Friday, June 1, 2012

The Battle by Arthur C. Brooks

At first, this book seemed a little fluffy...just some good old conservative bromides, but eventually Brooks got into some deeper concepts which left me with sticky notes all over the place. He really distills things down to the contrast between two groups of people in this country today; those who believe the government, especially on a federal level, should have more control in our lives, and those who believe the government's involvement in our lives should be as minimal as possible, and that we are all capable of determining our own destinies.

Now, I gotta admit that I have a short list of a few people (not the usual suspects) who really need some looking after to keep them out of trouble, but for the most part, I figure we can handle things ourselves, and get by with a little help from our friends.

One of the problems with the current debate about federal deficit spending is that the GOP did little to demonstrate that they were the responsible adults when they were last in power, during the Bush administration. Brooks says, "So Bush spent with abandon, and Obama went on to spend even more. Spending per se wsn't the real difference between the Republicans and the Democrats for voters. The difference was that the Republicans had no compeeling explanation for the crisis (real estate bubble and stock market bubble), seemed responsible for it, and had no obvious plans to fix it."

About time somebody admitted that G.W. Bush was not a fiscal conservative, and the congresses under his tenure spent like no one else before them.

The underlying cause of the housing bubble was not predatory lenders, nor gullible buyers, but the federal government's own policy, pursued for almost two decades, of encouraging home ownership, especially to people who had not previously been able to qualify for loans. Fannie Mae and Freddie Mac were right in the middle of this problem, buying up subprime and Alt-A loans like crazy, and repackaging them for investors to buy as if they were prime mortgages.

"By 1997, Fannie Mae was stimulating and buying subprime and Alt-A loans secured with nothing more than a 3 percent down payment. Four years later (by this time under the Bush administration) it was buying mortgages with no down payment at all...New government mandates required Fannie and Freddi to increase their low- and moderate-income loans to at least 55 percent of their mortgage purchases. From 2001 to 2006 subprime loans rose from 7 percent to nearly 19 percent of all new mortgages and Alt-As from just over 2 percent to nearly 14 percent."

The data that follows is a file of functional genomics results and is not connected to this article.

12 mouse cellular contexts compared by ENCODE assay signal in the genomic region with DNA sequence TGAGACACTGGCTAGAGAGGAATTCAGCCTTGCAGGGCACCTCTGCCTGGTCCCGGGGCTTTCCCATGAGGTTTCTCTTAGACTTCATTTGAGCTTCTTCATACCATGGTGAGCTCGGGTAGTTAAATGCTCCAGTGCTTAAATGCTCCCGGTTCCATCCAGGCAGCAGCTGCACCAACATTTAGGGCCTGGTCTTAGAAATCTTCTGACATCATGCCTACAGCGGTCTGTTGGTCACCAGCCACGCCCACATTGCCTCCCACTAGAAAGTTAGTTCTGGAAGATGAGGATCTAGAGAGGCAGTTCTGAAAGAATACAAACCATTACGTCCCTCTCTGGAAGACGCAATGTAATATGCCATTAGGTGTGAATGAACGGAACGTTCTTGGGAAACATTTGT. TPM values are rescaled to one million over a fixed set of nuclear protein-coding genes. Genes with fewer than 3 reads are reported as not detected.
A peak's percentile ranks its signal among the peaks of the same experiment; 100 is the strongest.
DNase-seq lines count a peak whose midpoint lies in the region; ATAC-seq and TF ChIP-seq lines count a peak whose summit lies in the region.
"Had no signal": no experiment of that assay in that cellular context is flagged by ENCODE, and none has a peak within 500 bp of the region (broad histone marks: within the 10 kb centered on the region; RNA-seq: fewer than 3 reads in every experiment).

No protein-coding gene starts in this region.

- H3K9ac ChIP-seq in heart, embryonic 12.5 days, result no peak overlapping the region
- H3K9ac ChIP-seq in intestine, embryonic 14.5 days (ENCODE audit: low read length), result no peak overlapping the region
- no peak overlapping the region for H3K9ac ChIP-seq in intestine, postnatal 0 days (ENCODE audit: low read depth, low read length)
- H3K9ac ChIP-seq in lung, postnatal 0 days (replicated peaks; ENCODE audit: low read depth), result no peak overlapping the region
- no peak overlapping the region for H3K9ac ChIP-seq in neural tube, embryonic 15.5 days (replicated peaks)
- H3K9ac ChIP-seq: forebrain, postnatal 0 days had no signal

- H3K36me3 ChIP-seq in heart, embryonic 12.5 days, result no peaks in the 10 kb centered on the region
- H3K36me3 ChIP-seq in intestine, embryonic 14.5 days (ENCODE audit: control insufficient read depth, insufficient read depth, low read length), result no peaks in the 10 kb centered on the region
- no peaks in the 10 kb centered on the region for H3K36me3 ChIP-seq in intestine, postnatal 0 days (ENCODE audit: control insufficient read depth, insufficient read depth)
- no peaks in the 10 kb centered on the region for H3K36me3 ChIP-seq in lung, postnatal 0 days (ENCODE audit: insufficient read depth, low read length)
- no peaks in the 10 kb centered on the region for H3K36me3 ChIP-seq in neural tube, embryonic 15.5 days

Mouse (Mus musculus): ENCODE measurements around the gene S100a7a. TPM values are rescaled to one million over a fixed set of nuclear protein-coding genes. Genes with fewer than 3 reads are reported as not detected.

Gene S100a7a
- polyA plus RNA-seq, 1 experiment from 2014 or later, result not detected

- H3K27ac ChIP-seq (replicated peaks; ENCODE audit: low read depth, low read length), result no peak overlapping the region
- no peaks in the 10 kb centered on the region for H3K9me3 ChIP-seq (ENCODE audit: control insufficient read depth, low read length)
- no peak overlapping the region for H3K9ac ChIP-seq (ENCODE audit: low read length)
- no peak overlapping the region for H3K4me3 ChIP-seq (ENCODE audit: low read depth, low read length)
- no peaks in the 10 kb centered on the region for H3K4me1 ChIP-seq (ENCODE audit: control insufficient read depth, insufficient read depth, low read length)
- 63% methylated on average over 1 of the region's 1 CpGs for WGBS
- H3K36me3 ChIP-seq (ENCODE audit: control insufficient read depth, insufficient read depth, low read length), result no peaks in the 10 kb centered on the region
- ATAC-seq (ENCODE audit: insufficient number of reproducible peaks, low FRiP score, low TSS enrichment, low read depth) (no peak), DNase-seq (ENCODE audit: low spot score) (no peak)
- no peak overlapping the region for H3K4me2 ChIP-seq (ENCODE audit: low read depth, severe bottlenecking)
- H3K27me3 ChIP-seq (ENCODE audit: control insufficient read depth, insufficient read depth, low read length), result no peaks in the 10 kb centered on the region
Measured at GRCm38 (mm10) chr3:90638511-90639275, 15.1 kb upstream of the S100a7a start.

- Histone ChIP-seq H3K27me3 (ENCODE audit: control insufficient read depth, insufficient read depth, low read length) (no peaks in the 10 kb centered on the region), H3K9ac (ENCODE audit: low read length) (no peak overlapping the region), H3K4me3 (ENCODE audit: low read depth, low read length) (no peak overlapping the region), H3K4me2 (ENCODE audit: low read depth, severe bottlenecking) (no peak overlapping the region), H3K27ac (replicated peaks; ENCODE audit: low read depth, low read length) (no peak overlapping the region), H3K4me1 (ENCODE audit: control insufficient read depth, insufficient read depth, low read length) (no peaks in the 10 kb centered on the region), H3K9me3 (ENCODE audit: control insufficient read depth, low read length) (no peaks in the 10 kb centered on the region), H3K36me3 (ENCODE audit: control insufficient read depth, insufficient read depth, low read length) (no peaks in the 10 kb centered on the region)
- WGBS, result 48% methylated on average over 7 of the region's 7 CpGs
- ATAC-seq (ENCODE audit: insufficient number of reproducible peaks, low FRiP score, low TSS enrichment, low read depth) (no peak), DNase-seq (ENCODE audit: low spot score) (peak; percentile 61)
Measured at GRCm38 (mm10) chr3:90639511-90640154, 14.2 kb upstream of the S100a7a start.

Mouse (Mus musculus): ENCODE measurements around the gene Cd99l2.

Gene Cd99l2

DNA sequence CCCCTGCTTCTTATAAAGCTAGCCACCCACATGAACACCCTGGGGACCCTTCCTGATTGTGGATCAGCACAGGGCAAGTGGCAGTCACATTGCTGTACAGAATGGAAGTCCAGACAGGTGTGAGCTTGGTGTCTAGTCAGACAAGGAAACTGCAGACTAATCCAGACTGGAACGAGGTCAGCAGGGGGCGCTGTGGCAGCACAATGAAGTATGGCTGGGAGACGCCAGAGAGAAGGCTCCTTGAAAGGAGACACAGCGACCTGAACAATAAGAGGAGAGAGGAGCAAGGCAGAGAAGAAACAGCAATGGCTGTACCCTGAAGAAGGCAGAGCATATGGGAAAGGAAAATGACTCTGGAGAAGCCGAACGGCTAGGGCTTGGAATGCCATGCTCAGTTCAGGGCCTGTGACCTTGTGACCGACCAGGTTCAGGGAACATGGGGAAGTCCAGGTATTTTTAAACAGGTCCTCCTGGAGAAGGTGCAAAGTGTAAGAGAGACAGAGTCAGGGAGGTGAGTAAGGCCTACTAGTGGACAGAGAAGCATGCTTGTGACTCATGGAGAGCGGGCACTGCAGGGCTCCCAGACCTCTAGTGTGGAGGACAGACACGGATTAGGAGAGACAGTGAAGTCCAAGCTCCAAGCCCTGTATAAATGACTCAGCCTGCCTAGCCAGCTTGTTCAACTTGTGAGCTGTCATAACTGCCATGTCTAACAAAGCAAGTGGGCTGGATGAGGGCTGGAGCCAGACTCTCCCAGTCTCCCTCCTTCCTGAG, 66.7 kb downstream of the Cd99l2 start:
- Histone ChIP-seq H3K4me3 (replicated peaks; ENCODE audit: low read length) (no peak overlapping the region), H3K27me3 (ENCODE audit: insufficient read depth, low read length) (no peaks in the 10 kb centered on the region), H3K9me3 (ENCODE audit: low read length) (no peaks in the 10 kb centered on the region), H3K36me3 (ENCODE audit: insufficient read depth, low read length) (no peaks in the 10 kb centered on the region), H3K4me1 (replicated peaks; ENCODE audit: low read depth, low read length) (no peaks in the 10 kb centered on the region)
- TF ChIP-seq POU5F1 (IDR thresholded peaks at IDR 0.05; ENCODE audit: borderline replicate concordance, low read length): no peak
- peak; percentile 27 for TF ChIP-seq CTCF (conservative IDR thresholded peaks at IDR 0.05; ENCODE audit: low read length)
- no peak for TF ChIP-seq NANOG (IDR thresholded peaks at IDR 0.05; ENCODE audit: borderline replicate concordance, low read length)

When home prices fell, as none of the experts expected (How in the world could they call themselves experts...plenty of us laypersons out in the real world were wondering how housing prices could continue to rise forever?), the bottom fell out of the market. Government policies - however well intentioned - caused this crisis.

Seems like whenever the government comes up with a plan to stimulate the economy or help people out, it ends up with massive waste and/or fraud. For example, when it comes to the First-Time-Homebuyer Credit, put in place to stimulate the moribund housing market after the crash, "The U.S. Treasury Inspector General for Tax Administration found that nearly 74,000 individuals who already owned a home claimed the  First-Time-Homebuyer Credit. And more than 19,300 claims were made by those who had never bought a home at all. The youngest of the 'taxpayers' to receive the credit were 4 years old."

Why am I not surprised?

He succinctly states something I believe at my core to be true:

"Progressive taxation dismantles the cause-and-effect relationship between working hard and achieving success. Everyone knows we need to pay taxes for key services. But taxes for the simple purposes of income all pain, no gain, when it comes to optimism."

I believe in equality of opportunity in this country, not federally mandated equality of outcome. When politicians like to talk about "fairness", we should bear the following in mind:

"Equality of income is not fair. It is distinctly unfair. If you work harder than a coworker but are paid the same, that is unfair. If you save your money, but still retire with the same pension as your spendthrift neighbor, that is unfair. And if you stay in your house and make the mortgage payments even when its value drops but your neighbor walks away from his without recourse, that is unfair.

Fairness is a system that rewards hard work, merit, and excellence...Real fairness does not mean bringing the top (earners and producers) down. It means giving the bottom a fighting chance to rise."

Another telling quote:

"I once interviewed an executive of a large fast-food chain about his hiring practices. I asked him whether he felt bad about creating 'dead-end jobs' that paid minimum wage and offered little apparent possibility for advancement. He was surprised at my question. 'The best route to management in this company is by starting in the kitchen at minimum wage,' he told me. 'Most of our executives started that way. The problem is that so many entry-level employees have terrible work habits. They create their own dead ends.'"

As a former employer, I can vouch for that.

All, in all a very enjoyable book and a quick read on some basic principles of free enterprise.

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